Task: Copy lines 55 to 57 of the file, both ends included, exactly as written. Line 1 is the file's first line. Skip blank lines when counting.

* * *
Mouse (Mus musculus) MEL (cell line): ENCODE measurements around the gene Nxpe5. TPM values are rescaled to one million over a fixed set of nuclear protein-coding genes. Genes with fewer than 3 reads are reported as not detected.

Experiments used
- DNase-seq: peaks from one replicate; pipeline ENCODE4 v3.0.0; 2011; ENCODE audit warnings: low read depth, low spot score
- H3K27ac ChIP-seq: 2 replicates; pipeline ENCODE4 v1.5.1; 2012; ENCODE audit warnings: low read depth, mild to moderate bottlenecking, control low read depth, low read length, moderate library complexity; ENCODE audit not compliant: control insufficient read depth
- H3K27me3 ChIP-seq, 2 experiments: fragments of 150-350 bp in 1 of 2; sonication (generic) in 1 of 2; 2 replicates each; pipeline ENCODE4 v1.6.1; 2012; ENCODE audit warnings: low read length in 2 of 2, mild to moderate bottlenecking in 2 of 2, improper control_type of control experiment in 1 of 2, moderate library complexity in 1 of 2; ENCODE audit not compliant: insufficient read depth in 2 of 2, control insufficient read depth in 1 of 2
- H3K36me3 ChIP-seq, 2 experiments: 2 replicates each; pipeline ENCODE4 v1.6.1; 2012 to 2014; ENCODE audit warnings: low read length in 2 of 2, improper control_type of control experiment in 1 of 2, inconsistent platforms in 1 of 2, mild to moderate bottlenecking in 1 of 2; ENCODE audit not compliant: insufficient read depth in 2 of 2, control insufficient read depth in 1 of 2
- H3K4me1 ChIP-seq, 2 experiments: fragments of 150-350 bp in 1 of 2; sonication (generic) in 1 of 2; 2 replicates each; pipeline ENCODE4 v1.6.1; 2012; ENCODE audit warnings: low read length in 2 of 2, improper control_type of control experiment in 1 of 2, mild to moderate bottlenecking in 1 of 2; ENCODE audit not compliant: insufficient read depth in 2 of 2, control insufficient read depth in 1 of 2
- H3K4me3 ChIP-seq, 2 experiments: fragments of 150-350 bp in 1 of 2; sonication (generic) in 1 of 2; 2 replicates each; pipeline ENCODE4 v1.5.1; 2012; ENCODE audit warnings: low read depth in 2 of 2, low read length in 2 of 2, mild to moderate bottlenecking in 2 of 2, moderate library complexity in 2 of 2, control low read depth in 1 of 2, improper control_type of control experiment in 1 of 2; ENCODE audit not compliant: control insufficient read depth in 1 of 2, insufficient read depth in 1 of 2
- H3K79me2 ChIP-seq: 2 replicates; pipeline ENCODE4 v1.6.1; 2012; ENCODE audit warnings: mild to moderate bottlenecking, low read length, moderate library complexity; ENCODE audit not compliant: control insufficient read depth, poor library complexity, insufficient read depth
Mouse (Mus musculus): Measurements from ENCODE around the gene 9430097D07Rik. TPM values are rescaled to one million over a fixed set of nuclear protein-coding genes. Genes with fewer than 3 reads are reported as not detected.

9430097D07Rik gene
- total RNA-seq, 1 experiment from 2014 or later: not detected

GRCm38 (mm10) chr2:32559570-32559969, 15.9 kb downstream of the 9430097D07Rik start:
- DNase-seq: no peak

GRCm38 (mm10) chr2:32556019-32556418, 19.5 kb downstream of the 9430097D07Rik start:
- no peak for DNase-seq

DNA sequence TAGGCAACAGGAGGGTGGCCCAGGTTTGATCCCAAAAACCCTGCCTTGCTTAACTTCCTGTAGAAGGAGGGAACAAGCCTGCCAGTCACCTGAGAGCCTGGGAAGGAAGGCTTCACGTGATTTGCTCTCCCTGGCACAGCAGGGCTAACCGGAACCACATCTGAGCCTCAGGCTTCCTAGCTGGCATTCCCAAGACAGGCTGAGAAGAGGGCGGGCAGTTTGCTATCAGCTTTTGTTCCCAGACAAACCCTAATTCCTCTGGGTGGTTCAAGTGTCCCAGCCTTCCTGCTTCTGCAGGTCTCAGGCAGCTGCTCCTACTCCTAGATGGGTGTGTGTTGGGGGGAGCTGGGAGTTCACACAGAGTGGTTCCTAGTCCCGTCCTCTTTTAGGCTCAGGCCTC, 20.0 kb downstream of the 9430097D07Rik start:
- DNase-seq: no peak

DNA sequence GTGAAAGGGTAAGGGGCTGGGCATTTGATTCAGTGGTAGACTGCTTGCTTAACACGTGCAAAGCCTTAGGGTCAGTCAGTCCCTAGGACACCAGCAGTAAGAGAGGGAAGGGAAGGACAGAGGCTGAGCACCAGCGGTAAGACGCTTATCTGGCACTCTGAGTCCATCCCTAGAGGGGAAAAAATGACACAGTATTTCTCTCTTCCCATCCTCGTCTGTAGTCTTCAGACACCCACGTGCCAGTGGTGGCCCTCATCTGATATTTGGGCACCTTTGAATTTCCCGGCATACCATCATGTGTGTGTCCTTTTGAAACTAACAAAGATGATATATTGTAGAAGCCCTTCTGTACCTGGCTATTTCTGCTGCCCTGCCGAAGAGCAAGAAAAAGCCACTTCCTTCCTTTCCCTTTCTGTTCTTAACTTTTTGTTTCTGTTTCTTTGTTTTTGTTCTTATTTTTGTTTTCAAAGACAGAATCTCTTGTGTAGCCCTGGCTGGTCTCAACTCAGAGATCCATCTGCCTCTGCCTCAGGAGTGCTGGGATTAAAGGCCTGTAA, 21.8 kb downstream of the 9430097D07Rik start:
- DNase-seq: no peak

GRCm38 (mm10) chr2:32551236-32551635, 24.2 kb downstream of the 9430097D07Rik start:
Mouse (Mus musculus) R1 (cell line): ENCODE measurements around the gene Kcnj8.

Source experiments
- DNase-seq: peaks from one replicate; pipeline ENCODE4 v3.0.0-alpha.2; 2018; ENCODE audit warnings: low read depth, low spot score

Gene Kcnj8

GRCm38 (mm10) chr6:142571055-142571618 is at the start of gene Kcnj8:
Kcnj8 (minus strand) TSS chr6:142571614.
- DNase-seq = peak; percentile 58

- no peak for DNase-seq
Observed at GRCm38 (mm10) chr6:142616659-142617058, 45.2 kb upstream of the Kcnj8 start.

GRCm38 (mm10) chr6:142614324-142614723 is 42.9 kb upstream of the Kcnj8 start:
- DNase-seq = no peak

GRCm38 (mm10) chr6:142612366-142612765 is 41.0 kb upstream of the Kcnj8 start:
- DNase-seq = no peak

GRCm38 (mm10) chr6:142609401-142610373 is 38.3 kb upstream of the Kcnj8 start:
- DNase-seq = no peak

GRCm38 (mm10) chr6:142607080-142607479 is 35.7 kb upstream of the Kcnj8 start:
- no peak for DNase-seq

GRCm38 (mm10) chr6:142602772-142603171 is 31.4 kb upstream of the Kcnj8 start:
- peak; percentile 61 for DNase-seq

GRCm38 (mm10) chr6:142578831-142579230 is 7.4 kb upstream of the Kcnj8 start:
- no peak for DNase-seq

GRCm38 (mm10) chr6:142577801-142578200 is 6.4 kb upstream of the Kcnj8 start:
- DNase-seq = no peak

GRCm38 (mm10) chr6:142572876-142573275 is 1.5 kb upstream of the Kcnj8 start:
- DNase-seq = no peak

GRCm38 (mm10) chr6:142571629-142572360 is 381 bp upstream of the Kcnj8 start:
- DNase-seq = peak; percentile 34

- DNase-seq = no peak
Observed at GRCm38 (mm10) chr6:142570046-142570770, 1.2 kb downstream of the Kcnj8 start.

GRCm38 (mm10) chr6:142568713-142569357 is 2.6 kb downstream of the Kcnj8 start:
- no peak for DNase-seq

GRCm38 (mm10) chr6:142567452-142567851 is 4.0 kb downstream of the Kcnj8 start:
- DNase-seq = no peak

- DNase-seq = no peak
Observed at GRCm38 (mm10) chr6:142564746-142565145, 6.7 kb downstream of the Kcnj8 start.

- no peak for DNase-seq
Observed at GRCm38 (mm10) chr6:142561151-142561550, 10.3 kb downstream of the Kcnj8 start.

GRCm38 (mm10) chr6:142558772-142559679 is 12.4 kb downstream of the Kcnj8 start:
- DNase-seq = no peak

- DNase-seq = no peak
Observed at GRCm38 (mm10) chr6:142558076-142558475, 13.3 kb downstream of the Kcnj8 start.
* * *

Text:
- DNase-seq = no peak
Observed at GRCm38 (mm10) chr6:142564746-142565145, 6.7 kb downstream of the Kcnj8 start.

- no peak for DNase-seq